A Reading List
For some of our perspective, follow the links...
The life-blood of the web is contained in its links. The best links are those which are freely given, where the author uses his or her expertise to make judicious recommendations of the best content out there on the web relating to the topic of their site. Here are some from us - a reading list of the books and papers we know and love.
- Information Visualisation: Perception for Design: a great foundational textbook on the psychology and applied science of data visualisation. A detailed exploration of how we see, and how that affects how we think. Ware, C. 2013. 3rd ed., Morgan Kaufmann/Elsevier.
- Visual Complexity: Mapping Patterns of Information: a detailed consideration of the new visual language being used by scientists to visualise highly complex network information - online social graphs, protein interactions, political donations, terrorist activities and affiliations, flight and traffic visualisations, bird flocking, neuron mapping, galaxy and quasar formation. Discusses the syntax of this new language, and attepts a little future gazing too. Inspiring stuff. Lima, M. 2011. Princeton Architectural Press.
- Beautiful Visualization: looking at Data Through the Eyes of Experts: expert essays from practitioners on how the approached particular visualisation problems. The experts are drawn from a variety of disciplines - art, design, science, statistics, politics, journalism. Eds. Steele J & Iliinsky N. 2010. 1st ed., O'Reilly.
- Information is Beautiful: the emphasis is here on beauty (or, perhaps, storytelling) over information, but that's not to say it isn't well worth a read. McCandless' work will be recognised by any regular readers of the Guardian newspaper or Wired magazine, and not all are quite as careful with their use of representation as a Tuftian purist might want. Nevertheless, McCandless's book (sold as 'A Visual Miscellaneum' in the US) is a great source of inspiration for data journalists and communication-minded scientists alike. McCandless, D. 2009. Collins.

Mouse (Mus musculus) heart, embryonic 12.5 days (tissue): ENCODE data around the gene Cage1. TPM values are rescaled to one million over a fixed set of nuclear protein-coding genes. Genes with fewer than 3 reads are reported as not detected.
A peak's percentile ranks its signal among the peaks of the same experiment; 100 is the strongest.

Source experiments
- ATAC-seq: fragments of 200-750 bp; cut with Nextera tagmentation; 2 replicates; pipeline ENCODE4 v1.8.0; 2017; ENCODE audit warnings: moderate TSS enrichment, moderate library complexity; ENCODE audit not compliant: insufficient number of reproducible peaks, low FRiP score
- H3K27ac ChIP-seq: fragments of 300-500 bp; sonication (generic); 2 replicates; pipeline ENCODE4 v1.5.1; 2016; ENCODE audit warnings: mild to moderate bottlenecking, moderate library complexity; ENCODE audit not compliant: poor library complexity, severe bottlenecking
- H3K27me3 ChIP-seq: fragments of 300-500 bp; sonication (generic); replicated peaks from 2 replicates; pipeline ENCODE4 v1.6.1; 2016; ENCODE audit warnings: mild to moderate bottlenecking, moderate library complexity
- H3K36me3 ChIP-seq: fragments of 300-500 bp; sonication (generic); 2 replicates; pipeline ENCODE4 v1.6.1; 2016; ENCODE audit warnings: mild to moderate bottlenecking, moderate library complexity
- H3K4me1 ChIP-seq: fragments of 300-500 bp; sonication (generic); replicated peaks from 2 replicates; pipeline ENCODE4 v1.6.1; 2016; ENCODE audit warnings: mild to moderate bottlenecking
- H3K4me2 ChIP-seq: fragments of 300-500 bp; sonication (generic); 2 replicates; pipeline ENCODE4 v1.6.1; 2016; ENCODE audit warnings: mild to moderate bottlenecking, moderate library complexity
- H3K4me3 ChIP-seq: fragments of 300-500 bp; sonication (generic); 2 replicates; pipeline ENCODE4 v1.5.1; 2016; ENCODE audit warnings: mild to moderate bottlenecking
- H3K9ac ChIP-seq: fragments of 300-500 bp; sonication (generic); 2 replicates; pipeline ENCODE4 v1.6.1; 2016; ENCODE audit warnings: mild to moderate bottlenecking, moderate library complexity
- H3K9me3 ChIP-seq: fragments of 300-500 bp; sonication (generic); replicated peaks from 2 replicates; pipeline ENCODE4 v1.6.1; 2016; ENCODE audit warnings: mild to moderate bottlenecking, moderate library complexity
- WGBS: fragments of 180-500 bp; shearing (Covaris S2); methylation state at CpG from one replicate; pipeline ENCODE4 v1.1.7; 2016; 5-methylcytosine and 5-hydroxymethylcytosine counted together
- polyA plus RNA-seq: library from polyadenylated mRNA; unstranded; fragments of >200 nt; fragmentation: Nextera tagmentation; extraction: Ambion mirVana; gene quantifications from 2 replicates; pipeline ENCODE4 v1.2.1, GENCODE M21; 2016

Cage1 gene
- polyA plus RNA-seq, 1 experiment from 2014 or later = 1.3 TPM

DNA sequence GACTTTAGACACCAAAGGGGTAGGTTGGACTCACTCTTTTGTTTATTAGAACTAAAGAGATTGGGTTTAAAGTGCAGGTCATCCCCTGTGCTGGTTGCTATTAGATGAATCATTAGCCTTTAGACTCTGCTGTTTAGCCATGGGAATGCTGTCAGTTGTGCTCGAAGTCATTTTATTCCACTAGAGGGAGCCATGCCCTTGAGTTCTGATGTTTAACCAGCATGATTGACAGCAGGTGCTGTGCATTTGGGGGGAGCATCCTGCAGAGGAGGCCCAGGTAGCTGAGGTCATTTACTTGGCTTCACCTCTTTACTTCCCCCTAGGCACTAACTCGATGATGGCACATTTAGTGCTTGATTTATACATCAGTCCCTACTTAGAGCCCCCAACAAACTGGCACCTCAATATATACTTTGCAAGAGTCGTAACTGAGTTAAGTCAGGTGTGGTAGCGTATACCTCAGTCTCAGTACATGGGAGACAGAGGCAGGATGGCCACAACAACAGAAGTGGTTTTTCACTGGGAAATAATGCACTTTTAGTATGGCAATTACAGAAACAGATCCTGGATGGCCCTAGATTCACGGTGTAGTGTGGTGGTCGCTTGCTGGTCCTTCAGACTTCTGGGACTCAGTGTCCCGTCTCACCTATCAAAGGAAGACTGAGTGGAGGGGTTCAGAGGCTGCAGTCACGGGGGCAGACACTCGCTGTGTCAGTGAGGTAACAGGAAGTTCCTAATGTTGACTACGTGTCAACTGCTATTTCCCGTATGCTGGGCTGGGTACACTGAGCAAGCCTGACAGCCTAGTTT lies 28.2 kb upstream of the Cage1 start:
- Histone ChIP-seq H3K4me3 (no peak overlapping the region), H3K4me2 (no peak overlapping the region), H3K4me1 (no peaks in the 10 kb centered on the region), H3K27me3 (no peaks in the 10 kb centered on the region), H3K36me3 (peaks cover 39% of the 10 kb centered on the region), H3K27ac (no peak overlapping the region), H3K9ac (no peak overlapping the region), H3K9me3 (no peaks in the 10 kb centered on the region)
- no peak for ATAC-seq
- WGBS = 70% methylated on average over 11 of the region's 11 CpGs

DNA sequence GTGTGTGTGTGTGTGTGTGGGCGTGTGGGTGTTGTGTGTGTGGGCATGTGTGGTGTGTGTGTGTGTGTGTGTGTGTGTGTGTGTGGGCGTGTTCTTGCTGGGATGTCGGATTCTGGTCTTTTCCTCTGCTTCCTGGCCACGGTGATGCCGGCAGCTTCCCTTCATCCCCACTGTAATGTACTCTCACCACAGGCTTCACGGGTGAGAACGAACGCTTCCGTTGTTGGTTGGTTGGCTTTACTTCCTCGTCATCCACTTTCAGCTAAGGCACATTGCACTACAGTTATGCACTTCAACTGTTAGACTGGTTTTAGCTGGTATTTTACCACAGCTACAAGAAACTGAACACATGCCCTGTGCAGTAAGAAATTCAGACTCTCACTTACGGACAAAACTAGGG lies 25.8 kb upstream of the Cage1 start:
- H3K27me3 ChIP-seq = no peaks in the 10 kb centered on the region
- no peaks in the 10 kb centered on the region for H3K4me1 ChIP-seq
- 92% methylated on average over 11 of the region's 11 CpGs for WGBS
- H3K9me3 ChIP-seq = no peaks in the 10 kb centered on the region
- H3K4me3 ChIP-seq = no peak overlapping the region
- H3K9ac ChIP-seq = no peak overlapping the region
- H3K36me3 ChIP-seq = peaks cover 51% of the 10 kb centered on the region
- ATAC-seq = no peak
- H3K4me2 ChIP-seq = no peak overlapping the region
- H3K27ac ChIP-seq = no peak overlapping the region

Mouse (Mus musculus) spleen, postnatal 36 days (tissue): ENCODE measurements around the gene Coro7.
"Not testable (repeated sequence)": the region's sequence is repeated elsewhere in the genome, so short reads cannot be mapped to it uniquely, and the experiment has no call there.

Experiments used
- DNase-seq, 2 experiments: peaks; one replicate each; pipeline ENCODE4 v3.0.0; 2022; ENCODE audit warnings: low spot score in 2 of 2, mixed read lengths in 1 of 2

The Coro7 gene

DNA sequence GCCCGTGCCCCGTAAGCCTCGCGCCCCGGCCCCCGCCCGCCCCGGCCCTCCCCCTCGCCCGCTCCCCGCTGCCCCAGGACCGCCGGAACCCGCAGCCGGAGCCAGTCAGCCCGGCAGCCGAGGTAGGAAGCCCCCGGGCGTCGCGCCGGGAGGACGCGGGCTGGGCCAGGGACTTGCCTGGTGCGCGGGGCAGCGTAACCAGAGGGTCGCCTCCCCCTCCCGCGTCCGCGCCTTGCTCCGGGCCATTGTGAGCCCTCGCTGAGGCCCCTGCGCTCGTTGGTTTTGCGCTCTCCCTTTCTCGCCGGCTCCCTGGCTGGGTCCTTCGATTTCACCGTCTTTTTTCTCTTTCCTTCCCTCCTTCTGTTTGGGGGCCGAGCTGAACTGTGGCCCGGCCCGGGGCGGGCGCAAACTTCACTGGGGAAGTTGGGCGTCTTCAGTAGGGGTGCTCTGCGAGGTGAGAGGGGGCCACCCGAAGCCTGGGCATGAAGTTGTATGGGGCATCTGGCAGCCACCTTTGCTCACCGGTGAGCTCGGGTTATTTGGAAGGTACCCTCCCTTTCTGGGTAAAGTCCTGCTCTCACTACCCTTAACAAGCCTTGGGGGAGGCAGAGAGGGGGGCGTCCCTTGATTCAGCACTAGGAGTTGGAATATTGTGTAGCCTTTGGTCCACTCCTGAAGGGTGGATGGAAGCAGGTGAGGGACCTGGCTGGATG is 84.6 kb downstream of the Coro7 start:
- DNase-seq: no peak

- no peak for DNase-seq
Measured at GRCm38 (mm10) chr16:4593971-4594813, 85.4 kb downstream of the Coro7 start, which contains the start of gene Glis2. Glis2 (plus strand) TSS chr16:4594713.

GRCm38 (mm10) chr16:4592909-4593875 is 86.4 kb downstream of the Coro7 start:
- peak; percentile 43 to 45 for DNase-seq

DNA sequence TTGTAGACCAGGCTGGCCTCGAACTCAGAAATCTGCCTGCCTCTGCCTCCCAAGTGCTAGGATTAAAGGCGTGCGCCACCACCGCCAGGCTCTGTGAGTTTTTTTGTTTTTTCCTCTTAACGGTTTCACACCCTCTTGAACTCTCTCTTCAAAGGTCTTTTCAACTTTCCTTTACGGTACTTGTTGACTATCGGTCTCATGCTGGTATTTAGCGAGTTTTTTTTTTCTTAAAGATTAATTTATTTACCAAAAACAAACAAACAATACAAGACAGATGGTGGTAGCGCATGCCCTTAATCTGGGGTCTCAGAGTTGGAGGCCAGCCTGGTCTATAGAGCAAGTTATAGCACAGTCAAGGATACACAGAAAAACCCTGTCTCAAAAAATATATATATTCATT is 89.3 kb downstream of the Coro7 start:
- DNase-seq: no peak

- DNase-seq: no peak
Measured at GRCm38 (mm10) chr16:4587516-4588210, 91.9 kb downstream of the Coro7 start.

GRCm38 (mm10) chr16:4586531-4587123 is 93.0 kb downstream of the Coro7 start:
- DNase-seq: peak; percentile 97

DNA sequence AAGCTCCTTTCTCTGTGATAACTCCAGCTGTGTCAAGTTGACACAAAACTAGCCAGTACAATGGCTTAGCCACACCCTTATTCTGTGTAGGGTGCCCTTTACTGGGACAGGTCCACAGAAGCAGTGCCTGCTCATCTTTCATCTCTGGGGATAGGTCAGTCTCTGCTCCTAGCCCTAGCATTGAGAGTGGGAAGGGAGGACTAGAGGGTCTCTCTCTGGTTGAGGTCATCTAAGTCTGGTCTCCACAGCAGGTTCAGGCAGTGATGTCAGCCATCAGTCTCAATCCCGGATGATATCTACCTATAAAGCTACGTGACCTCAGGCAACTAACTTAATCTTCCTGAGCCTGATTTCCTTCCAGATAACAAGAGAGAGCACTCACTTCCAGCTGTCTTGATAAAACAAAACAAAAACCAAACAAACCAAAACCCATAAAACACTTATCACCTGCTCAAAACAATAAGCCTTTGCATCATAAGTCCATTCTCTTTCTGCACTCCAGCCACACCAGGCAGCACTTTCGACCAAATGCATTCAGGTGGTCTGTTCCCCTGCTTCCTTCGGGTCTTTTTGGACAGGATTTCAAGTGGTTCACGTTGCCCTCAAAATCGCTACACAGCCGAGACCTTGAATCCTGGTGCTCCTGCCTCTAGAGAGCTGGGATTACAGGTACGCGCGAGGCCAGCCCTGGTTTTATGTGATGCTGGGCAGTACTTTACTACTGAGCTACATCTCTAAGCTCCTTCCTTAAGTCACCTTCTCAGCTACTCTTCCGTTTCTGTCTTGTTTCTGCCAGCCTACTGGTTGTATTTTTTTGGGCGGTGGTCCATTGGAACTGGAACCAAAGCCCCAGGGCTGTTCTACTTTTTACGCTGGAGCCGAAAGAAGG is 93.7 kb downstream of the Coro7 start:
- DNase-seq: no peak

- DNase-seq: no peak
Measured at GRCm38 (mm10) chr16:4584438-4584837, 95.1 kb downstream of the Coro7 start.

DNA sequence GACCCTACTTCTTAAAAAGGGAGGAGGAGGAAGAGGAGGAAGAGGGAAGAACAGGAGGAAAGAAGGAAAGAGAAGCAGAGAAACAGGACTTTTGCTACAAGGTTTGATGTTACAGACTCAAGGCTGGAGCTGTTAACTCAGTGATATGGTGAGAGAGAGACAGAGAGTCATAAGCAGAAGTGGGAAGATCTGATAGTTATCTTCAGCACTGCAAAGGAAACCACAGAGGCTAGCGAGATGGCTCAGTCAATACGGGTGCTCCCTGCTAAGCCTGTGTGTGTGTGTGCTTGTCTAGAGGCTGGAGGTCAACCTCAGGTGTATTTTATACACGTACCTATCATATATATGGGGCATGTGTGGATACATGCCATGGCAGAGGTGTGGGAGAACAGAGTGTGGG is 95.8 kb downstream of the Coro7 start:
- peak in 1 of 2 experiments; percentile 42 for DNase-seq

- Now you see it: a more accessible introduction to visual quantitative data analysis than Colin Ware (and references Ware liberally), from a man who has made his career around designing graphs and dashboards. Few, S. 2009. Analytics Press.
- The Visual Display of Quantitative Information: a clear, beautifully presented philosophy of data visualisation. Don't think it's just musings on perfection - it is a highly practical book, with immediate application for anyone who regularly uses data for arguments or presentations. We can't recommend this highly enough, so much so that we have two copies - one for lending out, and one for reference! Tufte's other books are also well worth exploring - 'Envisioning Information' (1990), 'Visual Explanations' (1997) and 'Beautiful Evidence' (2006). Tufte, E. 1988. 2nd Ed. Graphics Press.
- Consumer Heterogeneity and Paid Search Effectiveness: A Large Scale Field Experiment: some fascinating research on the causal effectiveness of paid search advertisements at eBay. Their results suggest that, for eBay at least, “brand-keyword ads have no short-term benefits, and that returns from all other keywords are a fraction of conventional estimates”. A shot across Google's bows from the big brands. Blake, T. et al. 2013. National Bureau of Economic Research Working Paper (2013):1—26.